Approx advert and trailer run time: 25 mins
Film run time: 1h 29min
Leslie Woodhead’s documentary observes the singer’s journey into the limelight and the ambition and courage that drove her.
Performing from 1934 at the age of 15 and performing right up to 1993, only three years before her death, Ella Fitzgerald has long been enshrined as an iconic jazz vocalist of the twentieth century, but whose life and legacy is less well-explored as those of her fellow icons Holliday and Simone.
In the tried-and-true talking heads format, the film establishes her as a great singer, mastering crowd-pleasing showtunes and more adventurous scat and bebop numbers, through celebrity endorsements from the likes of Jamie Cullum and Laura Mvula, but is equally fascinating on her personality and strength of character, from the recollections of colleagues, her adopted son, and archive reminiscences of the singer herself.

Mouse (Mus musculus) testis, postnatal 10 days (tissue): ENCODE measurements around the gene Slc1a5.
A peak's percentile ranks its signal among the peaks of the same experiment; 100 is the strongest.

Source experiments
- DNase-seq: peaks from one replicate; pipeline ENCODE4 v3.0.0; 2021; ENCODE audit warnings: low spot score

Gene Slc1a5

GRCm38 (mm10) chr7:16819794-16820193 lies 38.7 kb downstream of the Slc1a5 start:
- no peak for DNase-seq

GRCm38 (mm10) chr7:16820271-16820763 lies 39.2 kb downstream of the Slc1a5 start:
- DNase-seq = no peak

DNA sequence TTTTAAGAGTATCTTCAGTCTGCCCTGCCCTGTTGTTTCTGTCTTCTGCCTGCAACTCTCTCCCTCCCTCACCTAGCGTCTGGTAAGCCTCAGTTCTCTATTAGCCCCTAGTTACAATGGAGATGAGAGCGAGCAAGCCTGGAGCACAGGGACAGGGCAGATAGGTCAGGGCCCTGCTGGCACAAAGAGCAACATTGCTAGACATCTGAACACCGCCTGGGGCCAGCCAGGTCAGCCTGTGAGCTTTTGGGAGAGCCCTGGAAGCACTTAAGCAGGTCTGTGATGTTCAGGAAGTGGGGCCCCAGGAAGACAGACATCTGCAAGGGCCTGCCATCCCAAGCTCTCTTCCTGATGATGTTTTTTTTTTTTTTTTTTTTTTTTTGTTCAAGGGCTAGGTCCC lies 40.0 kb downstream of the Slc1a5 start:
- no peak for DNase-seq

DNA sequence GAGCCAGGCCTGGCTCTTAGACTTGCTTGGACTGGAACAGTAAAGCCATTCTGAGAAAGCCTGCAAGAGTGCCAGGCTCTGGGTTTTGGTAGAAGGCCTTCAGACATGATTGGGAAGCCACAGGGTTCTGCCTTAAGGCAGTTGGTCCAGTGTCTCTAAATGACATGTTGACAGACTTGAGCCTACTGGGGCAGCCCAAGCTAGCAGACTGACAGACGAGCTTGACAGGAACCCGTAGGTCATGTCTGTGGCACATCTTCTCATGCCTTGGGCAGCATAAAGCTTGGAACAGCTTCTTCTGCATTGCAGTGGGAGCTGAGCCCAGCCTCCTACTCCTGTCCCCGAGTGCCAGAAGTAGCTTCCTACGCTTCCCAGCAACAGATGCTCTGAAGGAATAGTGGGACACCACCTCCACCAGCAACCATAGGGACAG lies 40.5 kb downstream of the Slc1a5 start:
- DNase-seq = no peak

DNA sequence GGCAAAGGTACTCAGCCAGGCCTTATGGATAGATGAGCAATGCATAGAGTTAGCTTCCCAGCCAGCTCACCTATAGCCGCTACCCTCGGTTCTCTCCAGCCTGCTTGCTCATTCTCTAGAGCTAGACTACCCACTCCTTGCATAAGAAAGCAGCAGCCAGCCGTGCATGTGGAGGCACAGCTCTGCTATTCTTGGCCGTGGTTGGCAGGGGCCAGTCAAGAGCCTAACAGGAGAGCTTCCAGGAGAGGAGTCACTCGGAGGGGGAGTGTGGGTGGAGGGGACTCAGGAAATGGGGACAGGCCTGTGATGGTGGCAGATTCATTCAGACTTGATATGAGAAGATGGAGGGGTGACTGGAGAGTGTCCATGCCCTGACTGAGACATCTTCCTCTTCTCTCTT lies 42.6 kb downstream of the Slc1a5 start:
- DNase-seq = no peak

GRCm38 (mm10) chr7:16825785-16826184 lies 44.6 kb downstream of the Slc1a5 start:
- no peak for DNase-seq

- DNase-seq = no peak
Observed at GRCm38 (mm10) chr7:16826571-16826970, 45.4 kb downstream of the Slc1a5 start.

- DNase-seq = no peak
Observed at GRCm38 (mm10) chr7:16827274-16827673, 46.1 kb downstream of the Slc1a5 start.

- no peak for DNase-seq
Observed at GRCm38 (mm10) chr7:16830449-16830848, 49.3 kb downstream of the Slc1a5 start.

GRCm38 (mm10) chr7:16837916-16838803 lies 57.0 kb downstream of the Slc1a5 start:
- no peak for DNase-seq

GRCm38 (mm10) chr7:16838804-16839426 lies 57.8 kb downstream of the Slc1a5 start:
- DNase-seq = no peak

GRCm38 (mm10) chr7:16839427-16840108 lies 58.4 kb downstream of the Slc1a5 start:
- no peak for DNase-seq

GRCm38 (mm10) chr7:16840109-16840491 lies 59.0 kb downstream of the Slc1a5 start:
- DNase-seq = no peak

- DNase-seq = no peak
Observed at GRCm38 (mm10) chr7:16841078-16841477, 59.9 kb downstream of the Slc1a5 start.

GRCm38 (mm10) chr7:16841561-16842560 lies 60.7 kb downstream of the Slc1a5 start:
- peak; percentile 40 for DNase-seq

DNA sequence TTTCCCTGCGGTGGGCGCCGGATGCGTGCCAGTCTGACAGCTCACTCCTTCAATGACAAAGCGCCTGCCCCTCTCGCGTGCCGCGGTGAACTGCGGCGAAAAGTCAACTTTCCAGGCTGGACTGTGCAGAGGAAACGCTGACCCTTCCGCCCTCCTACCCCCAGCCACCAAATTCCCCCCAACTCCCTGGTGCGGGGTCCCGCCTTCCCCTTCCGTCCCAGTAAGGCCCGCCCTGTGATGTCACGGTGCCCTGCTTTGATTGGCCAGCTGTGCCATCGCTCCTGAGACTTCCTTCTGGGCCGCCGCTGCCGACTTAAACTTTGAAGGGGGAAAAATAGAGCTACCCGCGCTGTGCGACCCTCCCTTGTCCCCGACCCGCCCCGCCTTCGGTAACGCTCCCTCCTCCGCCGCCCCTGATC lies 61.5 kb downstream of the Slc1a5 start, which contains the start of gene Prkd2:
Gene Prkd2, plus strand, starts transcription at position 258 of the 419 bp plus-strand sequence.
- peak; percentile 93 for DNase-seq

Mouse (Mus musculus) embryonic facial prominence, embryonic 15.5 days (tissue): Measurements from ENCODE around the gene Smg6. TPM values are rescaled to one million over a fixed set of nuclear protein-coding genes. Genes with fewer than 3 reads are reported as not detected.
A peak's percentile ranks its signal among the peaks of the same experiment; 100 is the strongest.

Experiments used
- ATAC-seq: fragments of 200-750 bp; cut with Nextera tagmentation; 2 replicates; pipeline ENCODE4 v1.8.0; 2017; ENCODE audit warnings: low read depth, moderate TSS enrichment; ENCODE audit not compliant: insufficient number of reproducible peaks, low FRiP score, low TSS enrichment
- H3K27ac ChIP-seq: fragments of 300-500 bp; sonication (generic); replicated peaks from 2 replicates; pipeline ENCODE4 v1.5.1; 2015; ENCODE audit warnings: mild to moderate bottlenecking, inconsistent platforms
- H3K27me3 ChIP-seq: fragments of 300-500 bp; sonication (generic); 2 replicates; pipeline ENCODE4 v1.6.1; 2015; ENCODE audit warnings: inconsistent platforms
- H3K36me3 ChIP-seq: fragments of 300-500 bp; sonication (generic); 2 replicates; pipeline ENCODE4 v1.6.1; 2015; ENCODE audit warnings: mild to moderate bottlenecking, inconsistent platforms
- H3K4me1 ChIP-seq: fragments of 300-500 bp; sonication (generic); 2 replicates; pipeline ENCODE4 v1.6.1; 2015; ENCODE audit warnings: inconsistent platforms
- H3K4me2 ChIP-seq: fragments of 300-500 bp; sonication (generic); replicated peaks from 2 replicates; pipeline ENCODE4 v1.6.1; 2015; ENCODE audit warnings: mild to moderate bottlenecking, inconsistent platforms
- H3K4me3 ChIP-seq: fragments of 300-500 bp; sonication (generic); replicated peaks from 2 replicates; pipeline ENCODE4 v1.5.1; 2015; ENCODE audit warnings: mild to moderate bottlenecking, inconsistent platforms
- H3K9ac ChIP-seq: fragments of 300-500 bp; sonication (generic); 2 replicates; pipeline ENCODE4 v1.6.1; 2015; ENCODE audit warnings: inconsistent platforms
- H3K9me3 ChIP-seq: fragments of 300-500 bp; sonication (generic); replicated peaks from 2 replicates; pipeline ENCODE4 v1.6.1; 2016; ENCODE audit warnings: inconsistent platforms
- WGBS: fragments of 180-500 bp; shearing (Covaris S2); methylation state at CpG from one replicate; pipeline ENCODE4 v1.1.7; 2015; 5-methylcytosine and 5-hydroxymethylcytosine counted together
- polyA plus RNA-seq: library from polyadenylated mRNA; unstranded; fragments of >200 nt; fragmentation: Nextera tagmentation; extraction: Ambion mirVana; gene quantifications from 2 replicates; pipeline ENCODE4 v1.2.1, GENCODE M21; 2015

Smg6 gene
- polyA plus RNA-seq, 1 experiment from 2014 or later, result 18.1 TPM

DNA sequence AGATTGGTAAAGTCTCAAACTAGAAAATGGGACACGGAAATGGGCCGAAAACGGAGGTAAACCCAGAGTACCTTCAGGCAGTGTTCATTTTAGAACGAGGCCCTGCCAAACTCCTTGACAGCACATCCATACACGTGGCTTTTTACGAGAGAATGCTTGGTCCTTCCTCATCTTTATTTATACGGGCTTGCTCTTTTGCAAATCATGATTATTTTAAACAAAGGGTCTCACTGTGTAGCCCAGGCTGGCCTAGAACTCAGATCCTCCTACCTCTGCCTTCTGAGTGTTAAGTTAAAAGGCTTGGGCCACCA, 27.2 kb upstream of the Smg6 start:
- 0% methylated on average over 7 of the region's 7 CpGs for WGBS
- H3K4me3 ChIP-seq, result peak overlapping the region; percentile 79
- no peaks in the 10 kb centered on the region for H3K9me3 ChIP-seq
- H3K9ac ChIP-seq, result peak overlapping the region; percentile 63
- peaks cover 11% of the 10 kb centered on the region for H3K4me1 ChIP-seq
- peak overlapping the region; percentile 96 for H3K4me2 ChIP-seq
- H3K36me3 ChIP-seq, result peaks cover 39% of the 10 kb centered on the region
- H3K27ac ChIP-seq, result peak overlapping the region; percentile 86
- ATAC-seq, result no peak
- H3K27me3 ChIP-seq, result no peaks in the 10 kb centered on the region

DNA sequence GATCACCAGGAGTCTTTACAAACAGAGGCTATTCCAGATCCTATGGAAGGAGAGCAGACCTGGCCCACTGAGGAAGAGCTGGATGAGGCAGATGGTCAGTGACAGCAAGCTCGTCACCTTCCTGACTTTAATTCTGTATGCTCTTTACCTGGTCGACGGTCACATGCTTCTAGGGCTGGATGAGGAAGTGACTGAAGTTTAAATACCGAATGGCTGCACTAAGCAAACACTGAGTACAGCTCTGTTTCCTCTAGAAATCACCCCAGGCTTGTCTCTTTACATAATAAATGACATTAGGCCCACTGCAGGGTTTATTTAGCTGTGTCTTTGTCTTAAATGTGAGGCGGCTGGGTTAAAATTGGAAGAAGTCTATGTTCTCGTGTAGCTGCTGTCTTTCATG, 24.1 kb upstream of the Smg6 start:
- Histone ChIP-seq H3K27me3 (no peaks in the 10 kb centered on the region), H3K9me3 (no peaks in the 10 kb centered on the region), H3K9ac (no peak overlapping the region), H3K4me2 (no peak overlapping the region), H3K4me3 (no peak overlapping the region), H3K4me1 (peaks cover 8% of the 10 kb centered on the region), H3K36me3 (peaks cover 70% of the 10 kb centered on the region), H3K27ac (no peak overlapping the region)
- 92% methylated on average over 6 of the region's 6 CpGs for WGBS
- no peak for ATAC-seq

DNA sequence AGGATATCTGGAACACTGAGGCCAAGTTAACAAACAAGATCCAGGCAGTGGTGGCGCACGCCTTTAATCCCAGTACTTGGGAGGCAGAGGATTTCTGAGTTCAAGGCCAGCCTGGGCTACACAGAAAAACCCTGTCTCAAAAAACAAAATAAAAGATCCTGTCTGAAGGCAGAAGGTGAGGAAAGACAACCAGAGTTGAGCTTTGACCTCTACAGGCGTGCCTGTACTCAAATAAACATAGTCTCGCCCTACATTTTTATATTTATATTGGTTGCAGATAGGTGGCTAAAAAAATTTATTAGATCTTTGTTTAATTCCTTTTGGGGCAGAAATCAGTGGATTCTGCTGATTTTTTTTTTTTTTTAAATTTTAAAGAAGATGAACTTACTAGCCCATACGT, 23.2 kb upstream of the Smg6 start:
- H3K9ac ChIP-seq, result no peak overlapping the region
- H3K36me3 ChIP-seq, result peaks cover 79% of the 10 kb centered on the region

The film does not shy from the issue of race, showing the discrimination she faced and the quiet, but firm stand she took against it. Like its subject, the film may not be too radical in its approach, but it possesses a unique grace and power in its portrait of a titanic figure too-often taken for granted.